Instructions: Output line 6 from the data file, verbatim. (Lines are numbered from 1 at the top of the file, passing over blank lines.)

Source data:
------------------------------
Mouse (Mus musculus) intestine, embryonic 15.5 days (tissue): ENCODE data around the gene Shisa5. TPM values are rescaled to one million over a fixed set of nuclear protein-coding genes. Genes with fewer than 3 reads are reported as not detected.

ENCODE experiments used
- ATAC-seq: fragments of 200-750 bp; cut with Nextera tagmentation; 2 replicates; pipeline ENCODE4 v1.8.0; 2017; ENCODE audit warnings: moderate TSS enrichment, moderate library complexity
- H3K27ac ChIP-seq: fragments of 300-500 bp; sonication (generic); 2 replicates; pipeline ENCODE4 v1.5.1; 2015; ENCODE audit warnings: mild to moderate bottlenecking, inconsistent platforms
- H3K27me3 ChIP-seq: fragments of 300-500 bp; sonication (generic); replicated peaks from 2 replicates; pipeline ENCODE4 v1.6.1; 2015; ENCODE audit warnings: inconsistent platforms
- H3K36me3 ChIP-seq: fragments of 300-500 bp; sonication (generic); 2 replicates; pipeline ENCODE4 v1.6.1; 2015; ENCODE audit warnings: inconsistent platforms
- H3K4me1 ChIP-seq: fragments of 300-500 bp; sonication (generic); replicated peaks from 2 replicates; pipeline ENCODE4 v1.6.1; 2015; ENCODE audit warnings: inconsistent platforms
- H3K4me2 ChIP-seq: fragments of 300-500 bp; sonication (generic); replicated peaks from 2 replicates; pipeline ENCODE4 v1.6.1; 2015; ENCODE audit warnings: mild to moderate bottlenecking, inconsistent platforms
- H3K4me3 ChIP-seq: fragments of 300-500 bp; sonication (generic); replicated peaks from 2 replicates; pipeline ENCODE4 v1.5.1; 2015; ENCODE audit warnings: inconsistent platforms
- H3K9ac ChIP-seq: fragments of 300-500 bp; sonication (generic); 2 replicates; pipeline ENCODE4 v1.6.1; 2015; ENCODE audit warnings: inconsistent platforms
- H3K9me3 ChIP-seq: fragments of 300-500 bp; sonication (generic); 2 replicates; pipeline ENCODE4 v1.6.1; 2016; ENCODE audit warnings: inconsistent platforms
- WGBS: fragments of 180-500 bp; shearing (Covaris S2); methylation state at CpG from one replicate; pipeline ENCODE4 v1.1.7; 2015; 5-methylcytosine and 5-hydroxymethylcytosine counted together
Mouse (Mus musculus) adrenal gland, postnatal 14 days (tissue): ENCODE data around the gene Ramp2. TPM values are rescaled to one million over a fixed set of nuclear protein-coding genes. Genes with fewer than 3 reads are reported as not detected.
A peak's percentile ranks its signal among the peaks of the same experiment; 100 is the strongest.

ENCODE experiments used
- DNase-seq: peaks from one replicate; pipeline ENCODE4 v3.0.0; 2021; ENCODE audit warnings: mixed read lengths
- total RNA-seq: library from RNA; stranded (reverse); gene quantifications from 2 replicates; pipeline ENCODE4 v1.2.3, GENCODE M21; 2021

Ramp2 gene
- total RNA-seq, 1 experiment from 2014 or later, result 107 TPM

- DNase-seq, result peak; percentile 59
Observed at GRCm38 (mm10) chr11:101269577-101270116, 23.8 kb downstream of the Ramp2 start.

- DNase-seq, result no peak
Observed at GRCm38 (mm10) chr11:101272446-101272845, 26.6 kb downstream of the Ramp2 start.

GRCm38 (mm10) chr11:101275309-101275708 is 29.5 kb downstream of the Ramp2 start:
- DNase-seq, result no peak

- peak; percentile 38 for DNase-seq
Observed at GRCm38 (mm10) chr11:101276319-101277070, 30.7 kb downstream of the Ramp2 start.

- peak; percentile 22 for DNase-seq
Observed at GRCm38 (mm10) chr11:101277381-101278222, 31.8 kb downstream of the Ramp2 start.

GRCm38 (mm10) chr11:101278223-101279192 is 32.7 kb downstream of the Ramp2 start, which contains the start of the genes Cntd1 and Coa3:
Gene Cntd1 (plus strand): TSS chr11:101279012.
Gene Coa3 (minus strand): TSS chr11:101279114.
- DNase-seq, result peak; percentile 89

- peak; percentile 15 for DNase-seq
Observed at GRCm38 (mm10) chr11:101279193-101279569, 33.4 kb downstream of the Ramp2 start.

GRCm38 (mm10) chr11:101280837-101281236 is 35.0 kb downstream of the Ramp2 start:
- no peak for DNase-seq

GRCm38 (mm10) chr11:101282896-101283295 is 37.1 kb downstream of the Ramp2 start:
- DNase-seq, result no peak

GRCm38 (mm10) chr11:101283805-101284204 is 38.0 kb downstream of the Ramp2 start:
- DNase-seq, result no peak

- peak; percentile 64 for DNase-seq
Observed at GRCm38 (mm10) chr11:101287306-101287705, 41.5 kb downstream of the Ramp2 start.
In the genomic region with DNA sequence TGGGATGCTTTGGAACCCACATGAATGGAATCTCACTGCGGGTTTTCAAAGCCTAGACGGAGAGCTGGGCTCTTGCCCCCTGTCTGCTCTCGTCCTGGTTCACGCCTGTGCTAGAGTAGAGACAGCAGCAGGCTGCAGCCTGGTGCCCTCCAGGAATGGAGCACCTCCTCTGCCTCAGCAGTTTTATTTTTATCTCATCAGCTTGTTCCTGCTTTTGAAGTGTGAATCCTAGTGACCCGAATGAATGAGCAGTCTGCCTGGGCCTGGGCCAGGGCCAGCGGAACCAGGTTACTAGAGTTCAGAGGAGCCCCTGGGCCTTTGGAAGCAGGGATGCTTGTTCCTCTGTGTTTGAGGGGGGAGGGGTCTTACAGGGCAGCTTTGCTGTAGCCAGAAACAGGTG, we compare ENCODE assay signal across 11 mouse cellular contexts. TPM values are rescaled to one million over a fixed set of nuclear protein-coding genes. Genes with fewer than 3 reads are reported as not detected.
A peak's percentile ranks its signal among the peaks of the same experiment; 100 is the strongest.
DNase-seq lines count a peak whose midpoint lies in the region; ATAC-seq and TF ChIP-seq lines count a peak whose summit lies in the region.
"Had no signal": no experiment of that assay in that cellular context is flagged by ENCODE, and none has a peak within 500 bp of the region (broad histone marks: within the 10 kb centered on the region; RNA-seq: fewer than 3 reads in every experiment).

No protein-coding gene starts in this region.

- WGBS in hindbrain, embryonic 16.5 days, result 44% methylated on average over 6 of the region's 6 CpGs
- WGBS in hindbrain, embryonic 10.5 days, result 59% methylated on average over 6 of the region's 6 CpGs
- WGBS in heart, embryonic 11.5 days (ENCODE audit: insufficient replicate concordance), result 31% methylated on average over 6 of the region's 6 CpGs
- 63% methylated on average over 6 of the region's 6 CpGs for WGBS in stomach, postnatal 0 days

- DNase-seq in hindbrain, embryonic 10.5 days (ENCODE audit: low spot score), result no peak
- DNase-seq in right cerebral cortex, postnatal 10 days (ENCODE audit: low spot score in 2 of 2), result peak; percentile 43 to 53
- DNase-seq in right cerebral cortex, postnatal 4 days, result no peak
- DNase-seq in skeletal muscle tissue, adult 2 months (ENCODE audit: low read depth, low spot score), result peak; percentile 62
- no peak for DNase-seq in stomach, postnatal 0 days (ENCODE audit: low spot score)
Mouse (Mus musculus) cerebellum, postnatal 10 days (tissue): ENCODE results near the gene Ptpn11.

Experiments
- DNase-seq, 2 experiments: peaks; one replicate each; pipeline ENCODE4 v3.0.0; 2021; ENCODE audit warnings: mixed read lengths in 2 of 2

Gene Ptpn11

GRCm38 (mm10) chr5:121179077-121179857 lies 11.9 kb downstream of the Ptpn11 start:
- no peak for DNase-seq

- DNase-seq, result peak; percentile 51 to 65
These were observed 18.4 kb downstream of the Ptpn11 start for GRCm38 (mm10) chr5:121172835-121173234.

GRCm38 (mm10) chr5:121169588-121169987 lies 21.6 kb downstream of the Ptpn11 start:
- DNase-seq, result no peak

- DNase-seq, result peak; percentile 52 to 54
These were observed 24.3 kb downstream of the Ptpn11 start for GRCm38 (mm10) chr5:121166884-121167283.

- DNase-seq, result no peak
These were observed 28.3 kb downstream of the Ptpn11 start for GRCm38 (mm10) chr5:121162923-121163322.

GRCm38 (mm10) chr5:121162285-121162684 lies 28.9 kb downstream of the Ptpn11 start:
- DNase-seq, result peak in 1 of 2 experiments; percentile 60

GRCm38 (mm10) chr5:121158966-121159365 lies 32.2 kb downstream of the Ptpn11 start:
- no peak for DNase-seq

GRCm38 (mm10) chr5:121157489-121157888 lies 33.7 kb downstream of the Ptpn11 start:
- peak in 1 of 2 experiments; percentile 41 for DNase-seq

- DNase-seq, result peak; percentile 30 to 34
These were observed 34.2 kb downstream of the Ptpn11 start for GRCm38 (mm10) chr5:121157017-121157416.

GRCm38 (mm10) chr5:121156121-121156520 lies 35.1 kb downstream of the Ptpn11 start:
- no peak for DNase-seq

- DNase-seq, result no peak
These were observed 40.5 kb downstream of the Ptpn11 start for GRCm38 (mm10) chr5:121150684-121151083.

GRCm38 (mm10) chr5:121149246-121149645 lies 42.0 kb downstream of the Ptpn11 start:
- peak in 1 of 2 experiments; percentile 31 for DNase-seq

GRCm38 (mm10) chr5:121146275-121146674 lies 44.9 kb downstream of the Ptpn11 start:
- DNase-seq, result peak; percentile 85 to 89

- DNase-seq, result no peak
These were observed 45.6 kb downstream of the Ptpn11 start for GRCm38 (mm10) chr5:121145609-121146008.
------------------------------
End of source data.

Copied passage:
- H3K36me3 ChIP-seq: fragments of 300-500 bp; sonication (generic); 2 replicates; pipeline ENCODE4 v1.6.1; 2015; ENCODE audit warnings: inconsistent platforms